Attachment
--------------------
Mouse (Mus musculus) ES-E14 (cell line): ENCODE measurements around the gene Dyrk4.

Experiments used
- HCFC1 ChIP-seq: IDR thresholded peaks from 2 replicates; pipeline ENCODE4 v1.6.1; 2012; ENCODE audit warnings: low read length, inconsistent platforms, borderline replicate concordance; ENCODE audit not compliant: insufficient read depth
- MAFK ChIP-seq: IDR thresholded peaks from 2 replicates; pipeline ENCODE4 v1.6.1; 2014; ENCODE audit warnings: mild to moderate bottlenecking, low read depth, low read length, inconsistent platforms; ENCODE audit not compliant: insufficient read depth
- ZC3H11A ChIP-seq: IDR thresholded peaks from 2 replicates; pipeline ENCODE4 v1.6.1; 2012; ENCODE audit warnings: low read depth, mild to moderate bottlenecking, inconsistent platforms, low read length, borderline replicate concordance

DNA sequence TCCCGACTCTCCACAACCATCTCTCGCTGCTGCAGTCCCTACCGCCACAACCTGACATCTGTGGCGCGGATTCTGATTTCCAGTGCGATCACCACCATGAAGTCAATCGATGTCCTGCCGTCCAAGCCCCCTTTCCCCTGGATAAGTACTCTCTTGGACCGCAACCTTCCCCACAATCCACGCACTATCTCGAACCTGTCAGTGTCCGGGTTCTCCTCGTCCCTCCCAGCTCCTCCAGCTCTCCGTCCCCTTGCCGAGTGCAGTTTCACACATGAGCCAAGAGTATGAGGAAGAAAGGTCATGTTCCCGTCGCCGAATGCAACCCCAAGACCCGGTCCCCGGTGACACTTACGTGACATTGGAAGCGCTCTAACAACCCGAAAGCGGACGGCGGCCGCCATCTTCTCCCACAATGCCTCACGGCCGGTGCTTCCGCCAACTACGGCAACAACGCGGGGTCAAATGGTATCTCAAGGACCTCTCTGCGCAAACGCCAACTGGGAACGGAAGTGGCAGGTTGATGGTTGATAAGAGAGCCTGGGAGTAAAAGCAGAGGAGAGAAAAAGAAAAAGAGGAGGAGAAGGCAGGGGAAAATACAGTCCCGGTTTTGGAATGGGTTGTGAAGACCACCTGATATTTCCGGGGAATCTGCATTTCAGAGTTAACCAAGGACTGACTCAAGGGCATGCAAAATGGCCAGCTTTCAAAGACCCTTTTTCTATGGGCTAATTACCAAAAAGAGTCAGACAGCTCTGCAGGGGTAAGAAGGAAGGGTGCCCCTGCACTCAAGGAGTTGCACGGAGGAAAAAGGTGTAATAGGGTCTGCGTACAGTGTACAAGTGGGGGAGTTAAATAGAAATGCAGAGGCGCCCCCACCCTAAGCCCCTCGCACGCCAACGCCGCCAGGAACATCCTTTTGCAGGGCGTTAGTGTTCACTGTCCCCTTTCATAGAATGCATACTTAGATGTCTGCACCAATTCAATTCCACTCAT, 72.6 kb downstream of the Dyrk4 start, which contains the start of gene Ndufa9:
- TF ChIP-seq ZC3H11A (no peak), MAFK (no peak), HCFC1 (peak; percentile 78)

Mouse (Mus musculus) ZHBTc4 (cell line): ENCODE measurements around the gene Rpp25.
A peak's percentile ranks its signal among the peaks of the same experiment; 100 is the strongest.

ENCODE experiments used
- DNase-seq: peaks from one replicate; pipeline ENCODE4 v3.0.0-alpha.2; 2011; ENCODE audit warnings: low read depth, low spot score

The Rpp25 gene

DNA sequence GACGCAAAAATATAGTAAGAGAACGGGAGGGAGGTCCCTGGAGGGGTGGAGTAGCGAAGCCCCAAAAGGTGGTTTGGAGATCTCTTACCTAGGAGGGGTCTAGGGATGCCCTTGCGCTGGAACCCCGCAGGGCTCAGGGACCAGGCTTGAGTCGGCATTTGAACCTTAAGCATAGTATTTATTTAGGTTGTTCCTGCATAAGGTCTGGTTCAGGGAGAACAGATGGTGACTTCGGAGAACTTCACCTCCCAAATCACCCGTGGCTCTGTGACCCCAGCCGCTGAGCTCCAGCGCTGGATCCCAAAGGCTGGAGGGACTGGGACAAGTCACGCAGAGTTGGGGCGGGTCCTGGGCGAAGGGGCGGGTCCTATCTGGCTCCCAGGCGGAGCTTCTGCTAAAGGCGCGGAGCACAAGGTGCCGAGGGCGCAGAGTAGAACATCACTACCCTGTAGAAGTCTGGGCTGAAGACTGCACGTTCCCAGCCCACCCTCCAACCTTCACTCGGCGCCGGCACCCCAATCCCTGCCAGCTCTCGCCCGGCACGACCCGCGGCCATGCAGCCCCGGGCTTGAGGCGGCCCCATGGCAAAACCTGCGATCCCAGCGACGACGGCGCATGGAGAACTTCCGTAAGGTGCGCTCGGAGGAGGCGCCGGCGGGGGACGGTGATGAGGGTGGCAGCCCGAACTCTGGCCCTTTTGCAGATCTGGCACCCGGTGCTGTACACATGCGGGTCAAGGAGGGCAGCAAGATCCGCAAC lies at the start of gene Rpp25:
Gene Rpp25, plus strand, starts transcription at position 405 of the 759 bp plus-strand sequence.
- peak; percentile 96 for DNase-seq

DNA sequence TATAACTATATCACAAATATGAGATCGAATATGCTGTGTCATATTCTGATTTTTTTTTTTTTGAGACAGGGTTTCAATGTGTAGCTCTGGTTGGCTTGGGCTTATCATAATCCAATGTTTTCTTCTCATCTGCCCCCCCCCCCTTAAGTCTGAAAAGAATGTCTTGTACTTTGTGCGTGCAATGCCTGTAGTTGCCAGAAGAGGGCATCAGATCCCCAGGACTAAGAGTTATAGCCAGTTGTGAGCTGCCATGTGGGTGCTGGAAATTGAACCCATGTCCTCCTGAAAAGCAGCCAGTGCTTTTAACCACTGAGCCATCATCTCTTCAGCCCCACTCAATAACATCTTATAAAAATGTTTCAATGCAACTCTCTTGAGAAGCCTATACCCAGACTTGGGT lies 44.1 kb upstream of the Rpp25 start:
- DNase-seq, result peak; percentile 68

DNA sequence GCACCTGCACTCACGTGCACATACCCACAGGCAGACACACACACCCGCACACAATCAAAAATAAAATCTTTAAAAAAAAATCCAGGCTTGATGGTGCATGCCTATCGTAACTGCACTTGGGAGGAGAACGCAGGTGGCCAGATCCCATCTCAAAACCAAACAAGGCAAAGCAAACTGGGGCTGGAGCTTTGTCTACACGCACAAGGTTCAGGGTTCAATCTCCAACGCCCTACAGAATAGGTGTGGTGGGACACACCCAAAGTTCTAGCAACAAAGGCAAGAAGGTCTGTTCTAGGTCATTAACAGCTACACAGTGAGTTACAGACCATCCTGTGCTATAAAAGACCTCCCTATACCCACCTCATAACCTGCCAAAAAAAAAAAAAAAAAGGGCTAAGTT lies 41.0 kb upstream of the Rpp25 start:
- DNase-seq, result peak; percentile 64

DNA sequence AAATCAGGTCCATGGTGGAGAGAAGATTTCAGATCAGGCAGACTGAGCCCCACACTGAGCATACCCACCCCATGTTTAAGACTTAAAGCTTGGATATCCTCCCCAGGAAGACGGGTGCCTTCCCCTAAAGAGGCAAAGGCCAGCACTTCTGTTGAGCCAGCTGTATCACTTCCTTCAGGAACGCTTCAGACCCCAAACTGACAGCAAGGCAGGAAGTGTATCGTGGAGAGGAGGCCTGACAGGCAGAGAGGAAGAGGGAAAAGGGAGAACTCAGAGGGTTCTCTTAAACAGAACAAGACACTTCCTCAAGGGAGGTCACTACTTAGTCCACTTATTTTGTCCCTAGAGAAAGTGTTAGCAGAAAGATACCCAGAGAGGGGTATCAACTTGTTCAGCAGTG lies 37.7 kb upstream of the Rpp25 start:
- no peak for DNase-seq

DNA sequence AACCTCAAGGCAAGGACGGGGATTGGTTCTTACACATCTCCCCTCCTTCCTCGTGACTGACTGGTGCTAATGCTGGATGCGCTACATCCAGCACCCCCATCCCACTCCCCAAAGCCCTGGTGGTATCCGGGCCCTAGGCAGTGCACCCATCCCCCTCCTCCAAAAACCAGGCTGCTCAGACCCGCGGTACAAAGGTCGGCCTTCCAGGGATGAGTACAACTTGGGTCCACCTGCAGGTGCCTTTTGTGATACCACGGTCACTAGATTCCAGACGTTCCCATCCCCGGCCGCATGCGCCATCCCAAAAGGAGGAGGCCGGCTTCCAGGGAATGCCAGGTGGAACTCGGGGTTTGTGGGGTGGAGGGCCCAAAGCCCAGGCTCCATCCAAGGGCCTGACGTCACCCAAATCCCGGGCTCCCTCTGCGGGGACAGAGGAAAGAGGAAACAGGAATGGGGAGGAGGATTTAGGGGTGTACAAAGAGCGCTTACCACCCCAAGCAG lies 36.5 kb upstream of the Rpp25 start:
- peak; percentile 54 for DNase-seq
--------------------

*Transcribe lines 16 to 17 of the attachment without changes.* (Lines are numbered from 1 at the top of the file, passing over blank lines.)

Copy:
DNA sequence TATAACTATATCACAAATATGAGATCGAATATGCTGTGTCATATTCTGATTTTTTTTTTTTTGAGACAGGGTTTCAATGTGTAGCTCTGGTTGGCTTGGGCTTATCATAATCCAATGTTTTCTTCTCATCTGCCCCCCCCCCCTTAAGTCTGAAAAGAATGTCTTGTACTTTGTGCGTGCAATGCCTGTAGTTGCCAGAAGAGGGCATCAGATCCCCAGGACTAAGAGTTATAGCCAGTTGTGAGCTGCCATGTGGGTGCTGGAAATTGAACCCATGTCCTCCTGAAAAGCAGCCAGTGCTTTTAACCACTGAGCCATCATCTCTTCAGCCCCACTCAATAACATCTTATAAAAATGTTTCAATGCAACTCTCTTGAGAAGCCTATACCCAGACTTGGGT lies 44.1 kb upstream of the Rpp25 start:
- DNase-seq, result peak; percentile 68